IF ALL the kids who ever dreamed of becoming veterinarians actually ended up with their degrees, there would be almost as many pet doctors in the world as there are dogs and cats.
But it's as hard to earn a veterinarian degree as it is a medical degree. And with just 25 veterinary schools in the country, openings for students are scarce.
The result is that most animal lovers settle for different occupations, satisfied to commune with dogs and cats after work.
Susan Brennan wouldn't settle.
Growing up in Severna Park, she knew from the time she was 10 that she wanted animals to be her life's work.
"A neighbor's dog had puppies, and they could never find me because I was always down there playing with those puppies," she recalled. "I was fascinated with them."
Brennan graduated from Severna Park High School in 1985, completed undergraduate studies at Virginia Polytechnic Institute in Blacksburg, Va., and stayed on to earn her degree in veterinary medicine.
"It's not easy going to school when everybody else is out having fun and you've got to be studying," she said.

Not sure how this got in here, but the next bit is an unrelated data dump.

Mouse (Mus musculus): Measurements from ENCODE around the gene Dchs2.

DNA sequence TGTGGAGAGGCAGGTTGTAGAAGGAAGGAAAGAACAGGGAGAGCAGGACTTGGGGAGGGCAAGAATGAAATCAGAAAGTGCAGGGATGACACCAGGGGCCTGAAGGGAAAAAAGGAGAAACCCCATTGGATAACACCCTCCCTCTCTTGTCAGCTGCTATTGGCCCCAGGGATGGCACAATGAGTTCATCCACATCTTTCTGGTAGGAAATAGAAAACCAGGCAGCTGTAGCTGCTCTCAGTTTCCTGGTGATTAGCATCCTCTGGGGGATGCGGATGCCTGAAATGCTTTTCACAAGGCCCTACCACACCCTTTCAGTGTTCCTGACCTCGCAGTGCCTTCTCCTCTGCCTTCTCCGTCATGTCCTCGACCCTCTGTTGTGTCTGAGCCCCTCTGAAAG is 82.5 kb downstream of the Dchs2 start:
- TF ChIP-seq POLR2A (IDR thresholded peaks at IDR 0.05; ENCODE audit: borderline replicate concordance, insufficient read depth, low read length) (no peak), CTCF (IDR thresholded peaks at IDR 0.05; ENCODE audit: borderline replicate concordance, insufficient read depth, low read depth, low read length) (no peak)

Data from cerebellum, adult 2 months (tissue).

"It really helped that my parents were always supportive," she said of Donald and Marianne Brennan of Severna Park. "They always encouraged me."
She started out working in clinics in Towson and Alexandria, Va.
In July, she took over a practice at the Animal Clinic of Southgate on Hospital Drive near North Arundel Hospital.
"Buying my own practice is the smartest thing I've ever done, and the hardest," said the 31-year-old doctor. She works 12-hour days and has weekend duty.
It takes Brennan and five assistants to keep her practice running smoothly.
"You don't learn anything about running a business in vet school," she said.
"But I know that the harder I work, the more successful I'll be." She plans to hire another veterinarian in the near future.
After a long day at the office handling other people's pets, Brennan is greeted by her golden retriever at home.
Your snow, my snow
With the autumn's Miami-style weather a memory, here's what you need to know about snow:
The Department of Public Works, the Bureau of Highways and the parks department remove snow from county-owned roads.
The piles of snow that accumulate at the end of a driveway or walkway and on the sidewalk are the resident's responsibility.
For more information, call 410-222-6120.
Pub Date: 12/31/98